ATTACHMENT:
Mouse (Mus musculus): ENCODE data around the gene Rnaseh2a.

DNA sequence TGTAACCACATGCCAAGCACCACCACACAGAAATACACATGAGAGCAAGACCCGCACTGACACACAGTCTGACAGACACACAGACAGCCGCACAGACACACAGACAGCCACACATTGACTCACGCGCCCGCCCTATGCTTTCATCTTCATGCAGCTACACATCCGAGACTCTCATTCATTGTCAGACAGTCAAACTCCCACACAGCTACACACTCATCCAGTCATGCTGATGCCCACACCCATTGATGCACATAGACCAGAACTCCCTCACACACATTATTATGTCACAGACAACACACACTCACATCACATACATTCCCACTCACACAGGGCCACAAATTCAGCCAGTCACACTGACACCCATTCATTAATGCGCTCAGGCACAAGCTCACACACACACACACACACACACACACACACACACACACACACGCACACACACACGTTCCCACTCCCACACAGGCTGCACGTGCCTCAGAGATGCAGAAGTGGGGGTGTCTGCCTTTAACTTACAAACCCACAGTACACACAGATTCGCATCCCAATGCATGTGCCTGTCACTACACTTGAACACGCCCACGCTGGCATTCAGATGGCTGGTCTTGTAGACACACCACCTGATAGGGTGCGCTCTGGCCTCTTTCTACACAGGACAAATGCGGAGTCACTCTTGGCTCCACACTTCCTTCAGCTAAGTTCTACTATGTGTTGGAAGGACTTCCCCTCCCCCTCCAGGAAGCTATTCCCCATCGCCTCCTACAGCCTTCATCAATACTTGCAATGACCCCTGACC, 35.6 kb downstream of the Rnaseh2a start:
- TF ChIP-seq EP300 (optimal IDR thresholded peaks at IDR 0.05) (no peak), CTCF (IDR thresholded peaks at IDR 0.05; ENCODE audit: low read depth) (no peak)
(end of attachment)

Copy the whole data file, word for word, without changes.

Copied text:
Mouse (Mus musculus): ENCODE data around the gene Rnaseh2a.

DNA sequence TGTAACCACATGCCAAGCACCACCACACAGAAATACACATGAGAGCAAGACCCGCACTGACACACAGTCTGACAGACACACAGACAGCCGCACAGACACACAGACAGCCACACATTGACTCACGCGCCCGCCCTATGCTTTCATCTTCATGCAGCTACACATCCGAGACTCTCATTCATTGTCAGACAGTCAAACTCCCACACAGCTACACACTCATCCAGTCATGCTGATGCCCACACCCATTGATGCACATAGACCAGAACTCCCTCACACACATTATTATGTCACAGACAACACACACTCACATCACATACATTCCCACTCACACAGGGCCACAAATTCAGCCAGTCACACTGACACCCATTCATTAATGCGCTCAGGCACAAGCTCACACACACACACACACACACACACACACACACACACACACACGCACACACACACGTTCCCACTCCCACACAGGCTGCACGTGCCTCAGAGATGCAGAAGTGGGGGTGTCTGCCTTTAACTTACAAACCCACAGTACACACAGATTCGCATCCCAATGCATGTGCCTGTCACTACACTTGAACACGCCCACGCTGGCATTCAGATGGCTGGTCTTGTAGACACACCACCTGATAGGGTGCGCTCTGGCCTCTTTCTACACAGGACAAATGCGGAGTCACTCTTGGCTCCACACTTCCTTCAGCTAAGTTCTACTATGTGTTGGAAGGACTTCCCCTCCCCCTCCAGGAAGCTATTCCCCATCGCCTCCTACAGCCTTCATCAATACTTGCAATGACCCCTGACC, 35.6 kb downstream of the Rnaseh2a start:
- TF ChIP-seq EP300 (optimal IDR thresholded peaks at IDR 0.05) (no peak), CTCF (IDR thresholded peaks at IDR 0.05; ENCODE audit: low read depth) (no peak)